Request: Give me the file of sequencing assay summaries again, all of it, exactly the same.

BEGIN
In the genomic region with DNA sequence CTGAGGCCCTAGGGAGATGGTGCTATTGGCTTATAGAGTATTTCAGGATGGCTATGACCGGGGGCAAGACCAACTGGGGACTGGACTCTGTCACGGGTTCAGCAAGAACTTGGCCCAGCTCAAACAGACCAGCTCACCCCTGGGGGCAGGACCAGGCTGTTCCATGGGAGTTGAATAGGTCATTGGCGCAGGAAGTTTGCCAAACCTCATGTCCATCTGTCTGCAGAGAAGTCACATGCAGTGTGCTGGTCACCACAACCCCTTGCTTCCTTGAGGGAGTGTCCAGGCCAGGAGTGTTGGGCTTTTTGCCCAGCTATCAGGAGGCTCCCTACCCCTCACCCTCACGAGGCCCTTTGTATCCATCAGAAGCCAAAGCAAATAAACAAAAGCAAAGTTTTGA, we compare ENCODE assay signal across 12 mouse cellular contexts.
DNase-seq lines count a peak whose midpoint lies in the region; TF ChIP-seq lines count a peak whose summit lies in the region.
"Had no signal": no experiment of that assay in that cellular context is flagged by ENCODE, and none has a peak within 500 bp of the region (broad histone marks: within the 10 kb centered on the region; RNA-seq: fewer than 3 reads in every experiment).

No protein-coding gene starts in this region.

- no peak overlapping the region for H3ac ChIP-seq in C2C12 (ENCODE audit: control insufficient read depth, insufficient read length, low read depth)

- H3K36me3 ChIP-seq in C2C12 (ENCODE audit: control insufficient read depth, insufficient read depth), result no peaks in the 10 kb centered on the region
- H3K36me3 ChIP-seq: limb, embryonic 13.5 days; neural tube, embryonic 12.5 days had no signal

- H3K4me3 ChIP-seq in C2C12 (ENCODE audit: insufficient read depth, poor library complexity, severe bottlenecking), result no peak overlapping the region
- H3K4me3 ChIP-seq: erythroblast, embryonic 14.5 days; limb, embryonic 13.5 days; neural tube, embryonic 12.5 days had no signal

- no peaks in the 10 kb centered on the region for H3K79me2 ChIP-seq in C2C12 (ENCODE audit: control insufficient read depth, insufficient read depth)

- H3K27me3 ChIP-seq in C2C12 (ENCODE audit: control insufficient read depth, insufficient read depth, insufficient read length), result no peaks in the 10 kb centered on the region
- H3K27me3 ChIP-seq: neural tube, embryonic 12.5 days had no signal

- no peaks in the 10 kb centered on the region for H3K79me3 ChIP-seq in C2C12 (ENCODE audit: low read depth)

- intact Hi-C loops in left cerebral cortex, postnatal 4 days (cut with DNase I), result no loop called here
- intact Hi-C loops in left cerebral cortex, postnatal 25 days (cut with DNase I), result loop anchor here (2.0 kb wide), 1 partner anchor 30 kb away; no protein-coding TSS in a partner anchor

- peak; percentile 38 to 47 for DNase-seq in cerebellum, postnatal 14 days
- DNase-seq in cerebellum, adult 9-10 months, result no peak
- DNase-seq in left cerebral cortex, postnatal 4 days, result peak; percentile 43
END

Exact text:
In the genomic region with DNA sequence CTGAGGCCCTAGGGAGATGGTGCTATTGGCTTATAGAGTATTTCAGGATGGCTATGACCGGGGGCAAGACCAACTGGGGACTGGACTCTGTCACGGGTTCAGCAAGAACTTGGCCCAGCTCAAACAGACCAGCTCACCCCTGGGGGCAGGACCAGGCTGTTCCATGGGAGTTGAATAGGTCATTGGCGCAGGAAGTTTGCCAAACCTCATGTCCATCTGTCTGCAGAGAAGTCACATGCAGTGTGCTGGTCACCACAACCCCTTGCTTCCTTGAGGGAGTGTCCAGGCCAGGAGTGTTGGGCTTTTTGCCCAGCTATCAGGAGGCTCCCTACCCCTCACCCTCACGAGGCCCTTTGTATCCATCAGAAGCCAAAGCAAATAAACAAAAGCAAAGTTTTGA, we compare ENCODE assay signal across 12 mouse cellular contexts.
DNase-seq lines count a peak whose midpoint lies in the region; TF ChIP-seq lines count a peak whose summit lies in the region.
"Had no signal": no experiment of that assay in that cellular context is flagged by ENCODE, and none has a peak within 500 bp of the region (broad histone marks: within the 10 kb centered on the region; RNA-seq: fewer than 3 reads in every experiment).

No protein-coding gene starts in this region.

- no peak overlapping the region for H3ac ChIP-seq in C2C12 (ENCODE audit: control insufficient read depth, insufficient read length, low read depth)

- H3K36me3 ChIP-seq in C2C12 (ENCODE audit: control insufficient read depth, insufficient read depth), result no peaks in the 10 kb centered on the region
- H3K36me3 ChIP-seq: limb, embryonic 13.5 days; neural tube, embryonic 12.5 days had no signal

- H3K4me3 ChIP-seq in C2C12 (ENCODE audit: insufficient read depth, poor library complexity, severe bottlenecking), result no peak overlapping the region
- H3K4me3 ChIP-seq: erythroblast, embryonic 14.5 days; limb, embryonic 13.5 days; neural tube, embryonic 12.5 days had no signal

- no peaks in the 10 kb centered on the region for H3K79me2 ChIP-seq in C2C12 (ENCODE audit: control insufficient read depth, insufficient read depth)

- H3K27me3 ChIP-seq in C2C12 (ENCODE audit: control insufficient read depth, insufficient read depth, insufficient read length), result no peaks in the 10 kb centered on the region
- H3K27me3 ChIP-seq: neural tube, embryonic 12.5 days had no signal

- no peaks in the 10 kb centered on the region for H3K79me3 ChIP-seq in C2C12 (ENCODE audit: low read depth)

- intact Hi-C loops in left cerebral cortex, postnatal 4 days (cut with DNase I), result no loop called here
- intact Hi-C loops in left cerebral cortex, postnatal 25 days (cut with DNase I), result loop anchor here (2.0 kb wide), 1 partner anchor 30 kb away; no protein-coding TSS in a partner anchor

- peak; percentile 38 to 47 for DNase-seq in cerebellum, postnatal 14 days
- DNase-seq in cerebellum, adult 9-10 months, result no peak
- DNase-seq in left cerebral cortex, postnatal 4 days, result peak; percentile 43